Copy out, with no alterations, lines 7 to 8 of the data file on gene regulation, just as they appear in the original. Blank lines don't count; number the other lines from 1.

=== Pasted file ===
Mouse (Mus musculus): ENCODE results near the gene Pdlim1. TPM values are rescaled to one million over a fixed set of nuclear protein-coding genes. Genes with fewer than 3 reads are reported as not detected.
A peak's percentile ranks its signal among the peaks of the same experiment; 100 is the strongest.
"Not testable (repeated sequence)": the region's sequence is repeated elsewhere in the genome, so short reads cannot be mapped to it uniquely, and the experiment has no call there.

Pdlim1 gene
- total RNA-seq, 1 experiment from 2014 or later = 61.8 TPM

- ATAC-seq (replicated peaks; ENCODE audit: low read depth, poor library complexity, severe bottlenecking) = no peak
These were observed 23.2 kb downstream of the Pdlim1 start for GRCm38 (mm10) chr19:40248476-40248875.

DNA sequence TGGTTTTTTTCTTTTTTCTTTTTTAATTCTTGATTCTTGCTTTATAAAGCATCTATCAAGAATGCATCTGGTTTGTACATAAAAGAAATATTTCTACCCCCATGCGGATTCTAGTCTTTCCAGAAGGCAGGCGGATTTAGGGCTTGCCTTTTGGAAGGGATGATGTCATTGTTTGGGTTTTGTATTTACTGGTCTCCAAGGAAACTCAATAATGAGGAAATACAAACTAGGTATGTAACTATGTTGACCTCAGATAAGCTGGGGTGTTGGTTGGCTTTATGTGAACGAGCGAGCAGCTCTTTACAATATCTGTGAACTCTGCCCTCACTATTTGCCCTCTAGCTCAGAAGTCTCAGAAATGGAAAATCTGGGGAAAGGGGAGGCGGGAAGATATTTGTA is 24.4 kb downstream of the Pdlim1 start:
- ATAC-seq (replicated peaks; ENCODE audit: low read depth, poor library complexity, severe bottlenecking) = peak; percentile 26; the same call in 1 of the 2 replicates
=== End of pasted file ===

These were observed 23.2 kb downstream of the Pdlim1 start for GRCm38 (mm10) chr19:40248476-40248875.

DNA sequence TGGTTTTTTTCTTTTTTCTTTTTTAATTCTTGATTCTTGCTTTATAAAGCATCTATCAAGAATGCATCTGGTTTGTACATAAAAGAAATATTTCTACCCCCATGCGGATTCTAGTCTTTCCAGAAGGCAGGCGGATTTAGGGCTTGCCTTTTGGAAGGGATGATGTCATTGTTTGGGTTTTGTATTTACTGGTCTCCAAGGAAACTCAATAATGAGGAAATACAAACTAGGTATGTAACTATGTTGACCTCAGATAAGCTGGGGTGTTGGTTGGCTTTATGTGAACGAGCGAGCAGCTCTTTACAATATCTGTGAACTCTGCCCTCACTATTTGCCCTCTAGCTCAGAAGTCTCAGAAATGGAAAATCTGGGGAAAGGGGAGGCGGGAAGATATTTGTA is 24.4 kb downstream of the Pdlim1 start: